Independence Inc. peer volunteers like Anne Haehl help people with serious illnesses cope with dire times.
Doctors told Rebecca Richardson two and a half years ago that she had six months to live. Richardson, whose illness was diagnosed as a progressively fatal degenerative nerve condition in 1982, soon felt abandoned by many friends who couldn't bear the difficulty of coping with her illness.
Four months passed before Richardson met Anne Haehl, a volunteer peer counselor with Independence, Inc. Haehl befriended Richardson and offered vital resources, problem solving and overall psychological support. Though the pair hit it off those first two months together, Richardson was afraid that Haehl would leave her as many others had done.
"I just can't deal with that," she told Haehl tearfully. Haehl reassured and told her friend softly, "I will stay as long as you live."
The conversation solidified their relationship and changed both of their lives.
"That gave us a bedrock understanding that she doesn't have to act unnatural to keep me around," Haehl said.
While Richardson's health and eyesight have deteriorated this past year, she has outlived her doctors' predictions and continues to persevere daily. She credits Haehl for boosting her quality of life.
"I wish I could say how many times Anne has been a light in a very dark tunnel," said Richardson. "She has become my friend, my helper, and an all-around special person in my life. She lets me cry and laugh, no matter what the pain. Above all, she lets me know that I am not alone."
Haehl, 53, who actually first became involved in Independence, Inc. five years ago, helping with allergy/asthma support groups, just feels grateful to be helping her friend in life's most dire times.
"Sometimes, I wish I could do more," Haehl said. Her voice rose with passion and her hands raised to the heavens. "What is this? I want this woman to be better. I'd like to take her on a visit to Europe. I can't do any of that, but it makes me feel good to know that what I can do is useful."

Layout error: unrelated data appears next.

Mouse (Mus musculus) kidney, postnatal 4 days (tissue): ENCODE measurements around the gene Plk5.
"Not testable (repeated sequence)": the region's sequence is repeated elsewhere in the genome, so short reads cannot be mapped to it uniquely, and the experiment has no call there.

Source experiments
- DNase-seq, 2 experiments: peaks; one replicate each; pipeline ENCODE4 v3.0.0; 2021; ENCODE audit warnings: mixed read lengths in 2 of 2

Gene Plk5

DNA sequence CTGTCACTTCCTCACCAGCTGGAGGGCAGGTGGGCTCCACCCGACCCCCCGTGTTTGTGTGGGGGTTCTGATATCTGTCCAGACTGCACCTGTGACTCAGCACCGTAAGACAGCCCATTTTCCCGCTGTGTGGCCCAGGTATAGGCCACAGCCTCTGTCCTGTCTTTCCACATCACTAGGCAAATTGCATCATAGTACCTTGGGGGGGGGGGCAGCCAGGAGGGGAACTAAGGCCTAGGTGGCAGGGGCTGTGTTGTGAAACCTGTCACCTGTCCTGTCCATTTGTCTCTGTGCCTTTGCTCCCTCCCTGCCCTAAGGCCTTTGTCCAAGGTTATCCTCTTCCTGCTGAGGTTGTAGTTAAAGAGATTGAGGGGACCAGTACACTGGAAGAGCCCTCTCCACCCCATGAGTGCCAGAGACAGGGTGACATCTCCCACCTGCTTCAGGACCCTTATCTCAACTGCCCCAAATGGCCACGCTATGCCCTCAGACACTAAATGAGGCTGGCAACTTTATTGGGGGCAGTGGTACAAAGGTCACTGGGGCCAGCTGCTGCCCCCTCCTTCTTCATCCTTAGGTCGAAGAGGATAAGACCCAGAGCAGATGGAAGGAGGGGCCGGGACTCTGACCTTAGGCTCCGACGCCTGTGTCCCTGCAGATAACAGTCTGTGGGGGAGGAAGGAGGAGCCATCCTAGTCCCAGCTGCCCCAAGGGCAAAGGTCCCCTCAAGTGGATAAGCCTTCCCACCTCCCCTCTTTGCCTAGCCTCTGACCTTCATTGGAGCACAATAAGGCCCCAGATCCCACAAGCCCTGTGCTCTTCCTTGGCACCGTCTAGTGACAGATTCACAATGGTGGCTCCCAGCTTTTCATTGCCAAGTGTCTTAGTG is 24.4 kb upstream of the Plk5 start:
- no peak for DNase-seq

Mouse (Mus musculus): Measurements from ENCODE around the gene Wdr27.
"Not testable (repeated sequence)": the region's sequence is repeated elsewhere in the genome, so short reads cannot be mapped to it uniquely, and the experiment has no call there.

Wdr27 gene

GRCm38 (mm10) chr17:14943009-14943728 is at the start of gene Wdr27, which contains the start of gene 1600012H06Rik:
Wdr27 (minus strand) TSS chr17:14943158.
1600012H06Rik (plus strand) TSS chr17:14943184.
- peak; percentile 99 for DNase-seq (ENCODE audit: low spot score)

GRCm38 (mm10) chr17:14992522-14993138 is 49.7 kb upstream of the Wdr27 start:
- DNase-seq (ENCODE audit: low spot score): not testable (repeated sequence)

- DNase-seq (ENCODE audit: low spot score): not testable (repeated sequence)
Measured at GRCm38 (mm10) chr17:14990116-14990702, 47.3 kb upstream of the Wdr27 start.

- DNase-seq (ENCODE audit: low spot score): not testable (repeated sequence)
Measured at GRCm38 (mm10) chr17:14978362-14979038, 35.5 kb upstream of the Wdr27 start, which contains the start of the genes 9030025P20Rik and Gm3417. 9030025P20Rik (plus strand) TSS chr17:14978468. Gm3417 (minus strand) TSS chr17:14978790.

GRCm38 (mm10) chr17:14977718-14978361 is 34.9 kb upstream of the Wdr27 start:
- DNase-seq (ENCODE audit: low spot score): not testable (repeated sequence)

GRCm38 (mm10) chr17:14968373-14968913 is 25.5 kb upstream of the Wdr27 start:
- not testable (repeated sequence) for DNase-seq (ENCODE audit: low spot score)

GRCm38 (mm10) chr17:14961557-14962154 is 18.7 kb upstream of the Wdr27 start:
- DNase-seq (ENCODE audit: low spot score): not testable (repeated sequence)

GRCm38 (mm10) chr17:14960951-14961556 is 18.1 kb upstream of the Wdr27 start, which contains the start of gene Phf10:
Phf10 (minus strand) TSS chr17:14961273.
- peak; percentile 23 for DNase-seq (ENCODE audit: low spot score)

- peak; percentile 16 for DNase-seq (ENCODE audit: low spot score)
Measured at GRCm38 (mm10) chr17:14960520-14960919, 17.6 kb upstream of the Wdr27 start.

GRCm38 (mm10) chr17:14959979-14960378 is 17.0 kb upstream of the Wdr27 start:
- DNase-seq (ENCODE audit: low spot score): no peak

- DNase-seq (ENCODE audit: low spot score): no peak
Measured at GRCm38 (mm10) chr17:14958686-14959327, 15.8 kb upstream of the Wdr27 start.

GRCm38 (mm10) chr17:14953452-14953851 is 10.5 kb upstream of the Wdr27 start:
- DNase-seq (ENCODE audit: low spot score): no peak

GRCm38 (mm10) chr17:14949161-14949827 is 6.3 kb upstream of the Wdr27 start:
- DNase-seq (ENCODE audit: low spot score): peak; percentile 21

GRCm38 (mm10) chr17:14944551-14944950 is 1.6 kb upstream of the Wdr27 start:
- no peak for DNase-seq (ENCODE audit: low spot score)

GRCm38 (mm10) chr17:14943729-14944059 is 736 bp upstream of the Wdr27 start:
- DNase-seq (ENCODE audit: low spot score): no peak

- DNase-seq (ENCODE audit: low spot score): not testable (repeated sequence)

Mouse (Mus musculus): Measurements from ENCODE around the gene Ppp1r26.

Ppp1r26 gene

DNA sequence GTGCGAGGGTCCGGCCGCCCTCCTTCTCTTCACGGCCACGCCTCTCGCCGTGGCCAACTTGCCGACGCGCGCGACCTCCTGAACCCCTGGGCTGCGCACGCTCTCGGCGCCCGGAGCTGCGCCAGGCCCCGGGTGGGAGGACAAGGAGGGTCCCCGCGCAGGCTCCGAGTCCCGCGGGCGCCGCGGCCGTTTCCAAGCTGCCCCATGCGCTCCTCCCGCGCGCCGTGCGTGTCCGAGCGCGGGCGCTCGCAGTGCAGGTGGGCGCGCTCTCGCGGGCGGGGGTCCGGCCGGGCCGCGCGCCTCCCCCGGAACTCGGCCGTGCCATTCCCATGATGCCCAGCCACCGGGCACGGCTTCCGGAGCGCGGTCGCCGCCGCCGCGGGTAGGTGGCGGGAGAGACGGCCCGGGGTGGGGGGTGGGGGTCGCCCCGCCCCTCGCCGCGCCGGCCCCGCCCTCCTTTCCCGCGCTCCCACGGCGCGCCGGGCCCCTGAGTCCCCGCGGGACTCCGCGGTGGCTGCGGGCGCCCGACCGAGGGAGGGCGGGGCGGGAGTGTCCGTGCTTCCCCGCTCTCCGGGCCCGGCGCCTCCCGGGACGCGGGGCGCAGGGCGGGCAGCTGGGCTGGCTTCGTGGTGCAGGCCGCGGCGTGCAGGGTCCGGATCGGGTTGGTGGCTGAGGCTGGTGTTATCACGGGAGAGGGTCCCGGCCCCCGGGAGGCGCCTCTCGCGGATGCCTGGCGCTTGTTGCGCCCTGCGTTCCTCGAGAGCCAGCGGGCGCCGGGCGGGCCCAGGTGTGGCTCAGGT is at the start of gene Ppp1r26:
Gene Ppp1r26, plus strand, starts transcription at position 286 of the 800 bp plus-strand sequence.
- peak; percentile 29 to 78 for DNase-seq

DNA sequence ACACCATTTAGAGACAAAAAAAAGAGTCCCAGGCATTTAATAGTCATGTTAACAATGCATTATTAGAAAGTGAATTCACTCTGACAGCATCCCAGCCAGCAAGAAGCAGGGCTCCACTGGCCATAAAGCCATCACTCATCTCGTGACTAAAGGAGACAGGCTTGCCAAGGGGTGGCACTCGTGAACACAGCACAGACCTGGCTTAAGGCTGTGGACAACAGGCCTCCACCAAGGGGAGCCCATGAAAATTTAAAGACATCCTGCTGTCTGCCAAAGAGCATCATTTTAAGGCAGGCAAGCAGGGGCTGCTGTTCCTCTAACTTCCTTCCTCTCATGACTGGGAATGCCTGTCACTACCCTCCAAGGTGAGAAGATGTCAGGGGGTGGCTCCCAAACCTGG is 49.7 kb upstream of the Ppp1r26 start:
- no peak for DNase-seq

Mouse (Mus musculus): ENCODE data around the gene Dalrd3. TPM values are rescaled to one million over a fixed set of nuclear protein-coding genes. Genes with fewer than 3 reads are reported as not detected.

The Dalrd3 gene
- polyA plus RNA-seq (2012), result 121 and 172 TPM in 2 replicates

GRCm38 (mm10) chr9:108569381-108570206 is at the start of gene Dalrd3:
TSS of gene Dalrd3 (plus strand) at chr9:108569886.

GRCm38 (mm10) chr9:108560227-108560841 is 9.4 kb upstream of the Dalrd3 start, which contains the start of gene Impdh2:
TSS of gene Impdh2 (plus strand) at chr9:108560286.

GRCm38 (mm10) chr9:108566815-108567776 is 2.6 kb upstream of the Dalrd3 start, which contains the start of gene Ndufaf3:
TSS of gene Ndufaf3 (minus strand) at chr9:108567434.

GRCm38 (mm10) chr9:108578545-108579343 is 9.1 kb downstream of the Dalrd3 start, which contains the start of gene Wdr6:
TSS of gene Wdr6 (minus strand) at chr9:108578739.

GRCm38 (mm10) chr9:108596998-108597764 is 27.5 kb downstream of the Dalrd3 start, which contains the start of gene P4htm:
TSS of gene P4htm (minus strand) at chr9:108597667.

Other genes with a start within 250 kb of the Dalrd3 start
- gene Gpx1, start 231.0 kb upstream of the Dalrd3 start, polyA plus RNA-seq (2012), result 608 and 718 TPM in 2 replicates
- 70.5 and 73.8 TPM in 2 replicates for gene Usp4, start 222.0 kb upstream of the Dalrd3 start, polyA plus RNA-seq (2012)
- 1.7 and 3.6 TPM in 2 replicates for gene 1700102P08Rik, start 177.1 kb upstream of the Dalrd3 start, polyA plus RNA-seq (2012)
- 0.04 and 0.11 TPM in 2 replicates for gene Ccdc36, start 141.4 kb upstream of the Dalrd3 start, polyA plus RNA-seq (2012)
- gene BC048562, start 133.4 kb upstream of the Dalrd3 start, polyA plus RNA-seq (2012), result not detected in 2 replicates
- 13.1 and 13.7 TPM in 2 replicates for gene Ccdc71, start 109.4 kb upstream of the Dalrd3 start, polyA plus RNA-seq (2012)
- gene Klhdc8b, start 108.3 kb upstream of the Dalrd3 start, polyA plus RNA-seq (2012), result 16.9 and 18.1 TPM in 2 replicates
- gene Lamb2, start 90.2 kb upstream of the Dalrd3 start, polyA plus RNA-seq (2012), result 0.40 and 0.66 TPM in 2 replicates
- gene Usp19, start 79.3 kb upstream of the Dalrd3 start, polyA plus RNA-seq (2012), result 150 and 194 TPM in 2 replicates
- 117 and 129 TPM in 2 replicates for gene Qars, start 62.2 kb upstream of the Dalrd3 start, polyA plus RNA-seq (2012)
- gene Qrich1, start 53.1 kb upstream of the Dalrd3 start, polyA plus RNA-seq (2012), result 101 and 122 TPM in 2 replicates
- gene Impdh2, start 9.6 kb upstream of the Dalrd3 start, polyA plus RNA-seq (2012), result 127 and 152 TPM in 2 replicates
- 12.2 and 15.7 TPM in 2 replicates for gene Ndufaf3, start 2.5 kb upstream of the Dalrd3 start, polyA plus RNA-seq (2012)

Haehl's most useful and important role involves nonjudgmental listening. She described the time eight months ago when Richardson adopted a beautiful Australian cattle dog from the humane society. After a few months, Richardson painfully decided to return her loyal companion to the shelter because of her declining health. She called Haehl in tears and told her about the traumatic experience.
Richardson was comforted by Haehl's genuine understanding and calmed down by the end of their conversation.
"It's always sad losing a pet," Haehl said. "It was something she wanted so much. Being listened to is a healing thing. I couldn't make it OK. It was just knowing that I could respect her feelings."
As Haehl hung up the phone that evening, she wept openly herself. They were tears of compassion and love for a special person she feels so blessed to know.
"To have a friend is a great gift," Haehl said.
-- David Garfield is a free-lance writer in Lawrence. His phone number is 832-9390.